Elevate your salad and side-dish game at once. When blasted in the oven and flecked with a bit of char, radicchio mellows and gains some sweetness while still retaining just the right amount of bitterness. Here, it’s paired with acidic (syrupy balsamic) and fatty (creamy cheese) ingredients to make a knife-and-fork salad with balanced flavours.
You can use either of the popular varieties of radicchio—round Chioggia or slender Treviso—in this recipe, but if using a large head of this colourful member of the chicory family, you can slice it into quarters for 4 servings. Radicchio can also be prepared on an outdoor grill.
When some people say they don’t like slightly bitter-tasting walnuts, it could be because they have only tried nuts that have turned rancid. The delicate omega fats in walnuts are prone to turning unpleasant tasting fairly quickly. So, it’s best to stash them in your fridge or freezer and purchase walnut halves when possible, since their smaller surface area delays the rancidity process.
Preheat oven to 350 F (180 C). On baking sheet, place walnut halves and roast for 12 minutes, shaking pan halfway through cooking time, until nuts are a couple of shades darker. Be careful not to burn nuts. Remove nuts from oven and raise heat to 400 F (200 C).
Brush radicchio halves with oil and season with salt and pepper. Line baking sheet with parchment paper or silicone sheet and place radicchio cut-side down. Roast in preheated oven, turning once, until leaves look shrivelled and radicchio has darkened, about 12 minutes.
Meanwhile, in medium saucepan, place balsamic vinegar, honey, and red pepper flakes. Cook over medium-high for 4 to 6 minutes, or until vinegar is reduced by about half (should be a pourable syrup consistency). Watch pot closely so vinegar does not become too thick.
Place radicchio wedges on each of 4 serving platters. Drizzle with balsamic reduction and sprinkle with blue cheese, parsley, and walnuts.
B12-rich mussels are a very good and economical source of protein and iron. Steamed mussels are a classic way to enjoy seafood—and so is this rich, aromatic broth of tomato, fennel, and saffron. Be sure to allow saffron to fully infuse to get the full flavour benefit, and finish off the dish with the fragrant fennel fronds. Sustainability status Farmed mussels are considered highly sustainable due to their low impacts on the environment. They are easy to harvest, require no fertilizer or fresh water, and don’t need to be fed externally, as they get all their nutritional requirements from their marine environment. Mussel prep Selection: Look for mussels with shiny, tightly closed shells that smell of the sea. If shells are slightly open, give them a tap. Live mussels will close immediately. Storage: Keep mussels in the fridge in a shallow pan laid on top of ice. Keep them out of water and cover with a damp cloth. Ideally, consume on the day you buy them, but within two days. They need to breathe, so never keep them in a sealed plastic bag. Cleanup: In addition to being sustainable, farmed mussels tend to require less cleaning than wild mussels. Most of the fibrous “beards” that mussels use to grip solid surfaces will have been removed before sale. But if a few remain, they’re easily dispatched: grasp the beard with your thumb and forefinger and pull it toward the hinge of the mussel and give it a tug. Afterward, give mussels a quick rinse and scrub away any areas of mud or seaweed, which, with farmed mussels, will require minimal work.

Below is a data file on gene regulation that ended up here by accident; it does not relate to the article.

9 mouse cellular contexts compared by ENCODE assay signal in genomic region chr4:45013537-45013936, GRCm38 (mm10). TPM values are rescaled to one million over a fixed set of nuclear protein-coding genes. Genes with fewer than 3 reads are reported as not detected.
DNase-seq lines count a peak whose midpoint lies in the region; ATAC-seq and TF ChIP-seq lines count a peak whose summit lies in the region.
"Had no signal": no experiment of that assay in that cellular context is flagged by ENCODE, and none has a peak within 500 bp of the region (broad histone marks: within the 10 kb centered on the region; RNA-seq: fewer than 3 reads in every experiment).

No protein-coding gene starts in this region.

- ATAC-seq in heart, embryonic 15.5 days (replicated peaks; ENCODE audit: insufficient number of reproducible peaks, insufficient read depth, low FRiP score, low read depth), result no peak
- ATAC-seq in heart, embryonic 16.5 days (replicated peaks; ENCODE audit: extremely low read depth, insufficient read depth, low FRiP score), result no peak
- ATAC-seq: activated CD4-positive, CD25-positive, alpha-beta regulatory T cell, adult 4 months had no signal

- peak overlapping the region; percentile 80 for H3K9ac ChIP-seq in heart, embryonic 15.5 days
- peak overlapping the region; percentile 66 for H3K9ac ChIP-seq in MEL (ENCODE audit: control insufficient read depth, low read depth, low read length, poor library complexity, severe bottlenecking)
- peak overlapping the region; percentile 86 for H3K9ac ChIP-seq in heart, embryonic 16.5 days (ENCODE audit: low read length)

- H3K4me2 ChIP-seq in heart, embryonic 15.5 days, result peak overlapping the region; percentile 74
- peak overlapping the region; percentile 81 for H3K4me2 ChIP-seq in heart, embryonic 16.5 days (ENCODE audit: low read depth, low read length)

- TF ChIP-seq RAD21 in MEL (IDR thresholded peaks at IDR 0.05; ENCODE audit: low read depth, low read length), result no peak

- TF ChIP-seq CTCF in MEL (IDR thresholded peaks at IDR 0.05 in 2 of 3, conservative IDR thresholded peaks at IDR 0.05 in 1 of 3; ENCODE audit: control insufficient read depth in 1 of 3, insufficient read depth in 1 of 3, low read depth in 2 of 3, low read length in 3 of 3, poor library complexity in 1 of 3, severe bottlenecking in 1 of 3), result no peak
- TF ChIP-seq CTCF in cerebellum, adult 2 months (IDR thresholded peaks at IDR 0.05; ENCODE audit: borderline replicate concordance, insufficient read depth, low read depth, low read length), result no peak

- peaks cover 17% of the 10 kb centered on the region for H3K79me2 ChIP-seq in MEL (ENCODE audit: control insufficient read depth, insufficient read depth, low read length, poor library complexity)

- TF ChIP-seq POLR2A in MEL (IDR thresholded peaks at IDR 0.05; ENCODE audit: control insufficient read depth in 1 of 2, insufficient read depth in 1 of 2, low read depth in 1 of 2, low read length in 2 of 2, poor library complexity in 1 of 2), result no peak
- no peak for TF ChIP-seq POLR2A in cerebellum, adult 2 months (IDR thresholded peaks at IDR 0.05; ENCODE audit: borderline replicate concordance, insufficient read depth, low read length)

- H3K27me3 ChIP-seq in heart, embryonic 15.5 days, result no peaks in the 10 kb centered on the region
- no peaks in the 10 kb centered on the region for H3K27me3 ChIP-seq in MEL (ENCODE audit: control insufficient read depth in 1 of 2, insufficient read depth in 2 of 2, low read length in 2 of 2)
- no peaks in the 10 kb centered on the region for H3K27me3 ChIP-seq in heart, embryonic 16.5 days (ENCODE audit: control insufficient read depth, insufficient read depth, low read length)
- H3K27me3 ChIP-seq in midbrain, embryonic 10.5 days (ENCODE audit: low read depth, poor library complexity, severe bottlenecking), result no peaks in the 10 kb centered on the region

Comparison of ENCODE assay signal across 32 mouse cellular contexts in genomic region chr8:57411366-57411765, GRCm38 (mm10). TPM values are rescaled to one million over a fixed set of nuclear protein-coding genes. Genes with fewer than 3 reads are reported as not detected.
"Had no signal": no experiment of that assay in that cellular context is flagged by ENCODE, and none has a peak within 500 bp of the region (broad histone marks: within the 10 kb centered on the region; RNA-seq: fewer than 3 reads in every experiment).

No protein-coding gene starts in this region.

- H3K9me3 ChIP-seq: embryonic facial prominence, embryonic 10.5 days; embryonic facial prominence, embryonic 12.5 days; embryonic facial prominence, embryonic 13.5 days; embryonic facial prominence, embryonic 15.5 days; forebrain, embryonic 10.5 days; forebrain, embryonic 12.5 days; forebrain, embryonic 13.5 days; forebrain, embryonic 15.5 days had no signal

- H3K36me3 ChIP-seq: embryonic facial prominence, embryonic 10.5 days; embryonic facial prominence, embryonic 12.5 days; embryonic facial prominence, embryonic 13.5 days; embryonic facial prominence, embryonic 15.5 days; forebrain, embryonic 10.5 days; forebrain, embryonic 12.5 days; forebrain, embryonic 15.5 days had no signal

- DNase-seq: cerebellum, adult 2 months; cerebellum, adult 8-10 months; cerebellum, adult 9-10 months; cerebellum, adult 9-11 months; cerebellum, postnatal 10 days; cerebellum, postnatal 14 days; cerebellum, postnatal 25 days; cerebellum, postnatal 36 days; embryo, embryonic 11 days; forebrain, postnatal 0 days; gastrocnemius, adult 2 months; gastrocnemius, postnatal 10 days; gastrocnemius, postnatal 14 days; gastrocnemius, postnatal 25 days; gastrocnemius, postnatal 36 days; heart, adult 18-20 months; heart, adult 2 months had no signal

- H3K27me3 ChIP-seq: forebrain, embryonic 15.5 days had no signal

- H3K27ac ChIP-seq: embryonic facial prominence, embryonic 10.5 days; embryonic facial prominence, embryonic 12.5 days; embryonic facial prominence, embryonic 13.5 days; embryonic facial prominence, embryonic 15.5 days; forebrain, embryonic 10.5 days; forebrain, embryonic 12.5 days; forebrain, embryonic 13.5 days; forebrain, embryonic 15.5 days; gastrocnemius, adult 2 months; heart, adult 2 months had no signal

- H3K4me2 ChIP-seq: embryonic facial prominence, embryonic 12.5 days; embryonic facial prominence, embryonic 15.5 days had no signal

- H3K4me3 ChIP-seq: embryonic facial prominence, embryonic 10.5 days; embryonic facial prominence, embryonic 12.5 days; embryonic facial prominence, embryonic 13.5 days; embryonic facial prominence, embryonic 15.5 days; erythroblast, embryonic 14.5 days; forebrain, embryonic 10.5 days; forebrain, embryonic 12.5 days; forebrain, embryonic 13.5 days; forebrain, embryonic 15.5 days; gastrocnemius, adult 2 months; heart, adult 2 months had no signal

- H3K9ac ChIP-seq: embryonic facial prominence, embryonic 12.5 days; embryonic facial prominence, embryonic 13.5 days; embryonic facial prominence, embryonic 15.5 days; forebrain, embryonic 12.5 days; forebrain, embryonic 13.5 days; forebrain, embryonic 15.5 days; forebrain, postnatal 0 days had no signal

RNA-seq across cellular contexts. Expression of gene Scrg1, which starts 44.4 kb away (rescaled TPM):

The delicate flavour of shrimp is highlighted with just a touch of lemon and a hint of mustard, while radish and celery give some fresh crunch to this dish. Eat it in lettuce cups, on top of greens, or served on whole grain bread for a filling snack. Sustainability status Both wild and farmed shrimp can be sustainable depending on where they’re caught and how they’re raised. See our article “Sea Change” for more information about choosing ethical shrimp.
Steaming fish in parchment-paper packets, also known as cooking en papillote , is a classic technique that allows you to cook all your vegetables and fish at the same time in a quick, easy, and convenient way. Flavours of lemon, garlic, and spicy dried chili make this a simple, yet showstopping meal. Sustainability status Wild-caught Pacific halibut has Ocean Wise and Marine Stewardship Council certifications and is fished using longlines, which is a more selective method of fishing that results in less bycatch. Prep party Involve family or guests in the prep and have everyone make their own packet. Once you’ve mastered the technique, it’s easy to change up the ingredients. Make sure you select vegetables that will cook at the same rate as the fish.